Saturday, November 25, 2006

happy feet

Paul’s note: This is Scott’s sixth contribution to (at least) one cool thing. Previously he has written about music, television, movies, travel and a game. Scott writes:

One of the finer moments in life is the brief period of bemused amnesia that falls between the end of the previews and remembering which movie you came to see.

The opening scene of Happy Feet , with its Crab Nebula and cosmic space clouds, gave no fast closure to that span of time, but it did promise something more than just your basic dancing penguin story.

But what to make of this odd tale? As per usual, I tried my hardest not to read in advance anything that might give the faintest hint as to the story line. But I had seen a brief clip of an excellently produced and syncopated dancing Peruvian penguin (comically voiced by Robin Williams) earlier this year, and was eagerly awaiting the final product.

As the opening scene foretold, this isn’t your basic animated children’s story. At its heart, it is your standard odd-kid-gets-ostracized-then-tries-to-prove-himself tale, but the odd twists and serious turns it takes are not as simple. For this reason, I think it leaves some of its younger audience behind. I took my two daughters – aged 6 and 3 – and the reviews were mixed. Though both were fully on-board as the silly penguin Eggshell did the jig on his wobbly first legs, the youngest was soon turned away by some of the darker and more scary scenes.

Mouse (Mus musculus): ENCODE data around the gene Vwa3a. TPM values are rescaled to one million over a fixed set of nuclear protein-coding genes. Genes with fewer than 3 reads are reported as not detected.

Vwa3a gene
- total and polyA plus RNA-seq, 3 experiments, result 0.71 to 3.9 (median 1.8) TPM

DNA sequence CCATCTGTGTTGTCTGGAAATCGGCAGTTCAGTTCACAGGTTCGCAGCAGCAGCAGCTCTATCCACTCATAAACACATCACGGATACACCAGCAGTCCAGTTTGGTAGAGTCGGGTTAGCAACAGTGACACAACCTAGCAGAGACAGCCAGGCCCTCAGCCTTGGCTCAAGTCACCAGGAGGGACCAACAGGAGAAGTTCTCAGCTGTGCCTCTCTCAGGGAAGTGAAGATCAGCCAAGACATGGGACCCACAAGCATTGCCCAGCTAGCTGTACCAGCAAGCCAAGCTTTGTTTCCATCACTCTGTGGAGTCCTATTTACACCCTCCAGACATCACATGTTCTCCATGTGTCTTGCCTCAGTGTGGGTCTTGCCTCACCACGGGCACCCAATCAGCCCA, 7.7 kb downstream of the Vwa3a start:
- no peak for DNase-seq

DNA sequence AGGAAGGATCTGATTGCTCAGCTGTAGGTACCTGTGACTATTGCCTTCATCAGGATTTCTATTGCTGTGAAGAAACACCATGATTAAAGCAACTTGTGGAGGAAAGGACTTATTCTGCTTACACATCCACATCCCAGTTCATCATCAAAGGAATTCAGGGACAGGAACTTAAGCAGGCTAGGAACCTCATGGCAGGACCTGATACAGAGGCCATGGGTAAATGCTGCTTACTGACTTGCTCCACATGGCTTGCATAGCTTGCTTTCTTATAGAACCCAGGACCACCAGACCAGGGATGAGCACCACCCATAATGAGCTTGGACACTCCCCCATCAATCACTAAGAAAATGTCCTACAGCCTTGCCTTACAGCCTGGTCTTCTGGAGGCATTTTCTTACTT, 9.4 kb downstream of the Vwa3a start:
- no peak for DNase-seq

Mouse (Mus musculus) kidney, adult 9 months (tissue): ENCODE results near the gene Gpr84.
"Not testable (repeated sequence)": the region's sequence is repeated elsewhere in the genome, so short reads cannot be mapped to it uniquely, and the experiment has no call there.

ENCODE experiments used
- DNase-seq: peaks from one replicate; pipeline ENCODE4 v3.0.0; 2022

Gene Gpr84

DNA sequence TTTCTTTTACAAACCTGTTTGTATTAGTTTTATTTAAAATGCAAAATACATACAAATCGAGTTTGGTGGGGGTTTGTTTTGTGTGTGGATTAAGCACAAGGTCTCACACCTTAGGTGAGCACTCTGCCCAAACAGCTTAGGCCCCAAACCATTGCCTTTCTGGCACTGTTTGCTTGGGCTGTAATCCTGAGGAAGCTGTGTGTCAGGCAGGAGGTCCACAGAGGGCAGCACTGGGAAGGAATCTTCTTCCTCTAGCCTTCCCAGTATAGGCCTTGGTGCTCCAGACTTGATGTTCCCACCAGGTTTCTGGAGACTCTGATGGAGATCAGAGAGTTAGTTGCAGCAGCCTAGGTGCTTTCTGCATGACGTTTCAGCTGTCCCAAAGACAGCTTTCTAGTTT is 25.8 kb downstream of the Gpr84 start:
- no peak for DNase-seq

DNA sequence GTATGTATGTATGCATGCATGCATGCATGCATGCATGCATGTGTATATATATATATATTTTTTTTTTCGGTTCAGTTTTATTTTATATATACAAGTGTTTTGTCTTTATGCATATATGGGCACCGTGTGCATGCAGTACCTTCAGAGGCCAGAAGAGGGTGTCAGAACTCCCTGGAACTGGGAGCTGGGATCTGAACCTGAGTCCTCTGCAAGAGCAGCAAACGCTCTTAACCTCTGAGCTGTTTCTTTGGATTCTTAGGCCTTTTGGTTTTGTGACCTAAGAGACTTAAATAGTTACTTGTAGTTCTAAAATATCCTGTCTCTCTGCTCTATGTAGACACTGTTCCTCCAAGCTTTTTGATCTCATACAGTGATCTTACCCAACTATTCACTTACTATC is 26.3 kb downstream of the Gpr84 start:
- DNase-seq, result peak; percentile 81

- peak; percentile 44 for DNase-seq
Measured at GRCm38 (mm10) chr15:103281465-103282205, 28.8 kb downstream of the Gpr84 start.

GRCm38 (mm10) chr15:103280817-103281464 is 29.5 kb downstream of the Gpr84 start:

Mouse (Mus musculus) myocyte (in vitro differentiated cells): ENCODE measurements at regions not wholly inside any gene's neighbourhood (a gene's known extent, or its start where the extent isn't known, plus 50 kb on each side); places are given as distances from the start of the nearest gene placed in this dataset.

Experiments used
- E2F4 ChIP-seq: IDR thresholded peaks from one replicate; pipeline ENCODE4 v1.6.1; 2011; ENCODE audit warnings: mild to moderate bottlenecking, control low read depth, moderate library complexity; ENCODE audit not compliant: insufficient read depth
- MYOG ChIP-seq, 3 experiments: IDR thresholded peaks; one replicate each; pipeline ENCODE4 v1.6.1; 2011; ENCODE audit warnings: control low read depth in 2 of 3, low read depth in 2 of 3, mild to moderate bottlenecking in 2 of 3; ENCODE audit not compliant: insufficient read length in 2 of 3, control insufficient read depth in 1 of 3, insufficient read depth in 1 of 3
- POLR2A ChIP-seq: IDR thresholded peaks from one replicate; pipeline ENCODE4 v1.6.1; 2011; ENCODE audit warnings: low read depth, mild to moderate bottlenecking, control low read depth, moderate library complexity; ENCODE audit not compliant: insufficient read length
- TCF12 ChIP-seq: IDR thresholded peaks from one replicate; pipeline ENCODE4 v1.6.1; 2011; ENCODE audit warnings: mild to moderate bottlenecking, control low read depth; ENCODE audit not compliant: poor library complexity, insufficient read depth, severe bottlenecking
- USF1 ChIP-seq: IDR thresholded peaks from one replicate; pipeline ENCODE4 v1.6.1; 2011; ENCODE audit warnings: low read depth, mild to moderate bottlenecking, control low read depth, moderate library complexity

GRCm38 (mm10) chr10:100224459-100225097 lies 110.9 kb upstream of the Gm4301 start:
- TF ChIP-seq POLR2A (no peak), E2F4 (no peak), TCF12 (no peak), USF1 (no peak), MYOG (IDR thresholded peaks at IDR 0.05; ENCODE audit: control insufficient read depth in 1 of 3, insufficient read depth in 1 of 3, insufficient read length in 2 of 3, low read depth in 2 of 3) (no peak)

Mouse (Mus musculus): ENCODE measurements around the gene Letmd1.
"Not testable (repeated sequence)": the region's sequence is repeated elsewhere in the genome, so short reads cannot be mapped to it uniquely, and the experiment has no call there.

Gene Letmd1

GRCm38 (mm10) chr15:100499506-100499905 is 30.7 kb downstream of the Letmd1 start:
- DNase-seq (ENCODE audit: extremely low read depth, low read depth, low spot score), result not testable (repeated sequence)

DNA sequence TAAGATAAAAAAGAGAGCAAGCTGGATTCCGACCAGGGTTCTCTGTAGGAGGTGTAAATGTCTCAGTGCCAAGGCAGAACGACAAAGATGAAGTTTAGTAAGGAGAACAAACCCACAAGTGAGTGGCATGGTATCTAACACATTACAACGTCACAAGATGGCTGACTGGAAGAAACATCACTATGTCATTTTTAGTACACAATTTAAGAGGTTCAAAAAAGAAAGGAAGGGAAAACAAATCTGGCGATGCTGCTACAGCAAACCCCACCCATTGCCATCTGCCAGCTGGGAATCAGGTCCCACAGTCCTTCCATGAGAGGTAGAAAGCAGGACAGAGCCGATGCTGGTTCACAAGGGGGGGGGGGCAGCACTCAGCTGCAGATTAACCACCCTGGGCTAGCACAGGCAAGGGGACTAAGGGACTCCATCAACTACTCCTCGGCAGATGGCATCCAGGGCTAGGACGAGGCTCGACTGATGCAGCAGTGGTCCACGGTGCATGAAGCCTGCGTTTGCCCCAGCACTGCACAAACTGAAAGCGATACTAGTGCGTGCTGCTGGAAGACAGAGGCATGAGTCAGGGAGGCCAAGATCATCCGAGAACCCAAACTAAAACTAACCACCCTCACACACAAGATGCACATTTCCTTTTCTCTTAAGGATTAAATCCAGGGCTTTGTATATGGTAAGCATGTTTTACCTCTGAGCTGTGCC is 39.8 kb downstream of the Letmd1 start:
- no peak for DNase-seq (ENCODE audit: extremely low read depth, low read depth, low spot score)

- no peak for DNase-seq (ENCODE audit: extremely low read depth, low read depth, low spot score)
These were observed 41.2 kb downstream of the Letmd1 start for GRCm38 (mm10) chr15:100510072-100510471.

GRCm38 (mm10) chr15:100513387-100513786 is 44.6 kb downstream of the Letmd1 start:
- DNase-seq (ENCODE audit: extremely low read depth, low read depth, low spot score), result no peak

Serious topics are no stranger to children’s tales, but one thing dampens this movie. The producers went to great lengths to mimic the environment of the Emperor penguin colony in the effects, and the dark blues, heavy atmosphere and languid hues can’t help but bring down the tone of the film.

The filmmakers countered this whenever possible, with campy dance numbers, funny side characters, and clever jokes. But in the end there wasn’t enough counterweight to the scary leopard seals, skuas, Orcas and elephant seals to resurrect the final vote of the 3-year-old.

For those a little older, and for the adults, fortunately, there are many redeeming qualities. First and foremost are the effects, which are stunning and beautiful. Second is the voice acting, most notably by Williams who played the hilarious Adelie penguin Ramon, in addition to the wise and wise-cracking Rockhopper guru Lovelace. A distant third is the story line, which comes off as a little forced. Further still (for this parent) are the dance numbers, most of which fall somewhere between contrived and cliché.

All in all, the movie is worth a watch, but it comes short of the grand promises of the opening scene. The youngest should wait until they have the safety of the sofa, but the middle and older kids will find enough to laugh at and sing with to give it their little thumbs up. Parents, meanwhile, won’t mind sitting in for the ride, and will have fun trying to catch all of the adult lines. A cool thing, yes, but not quite a film to get up and dance about.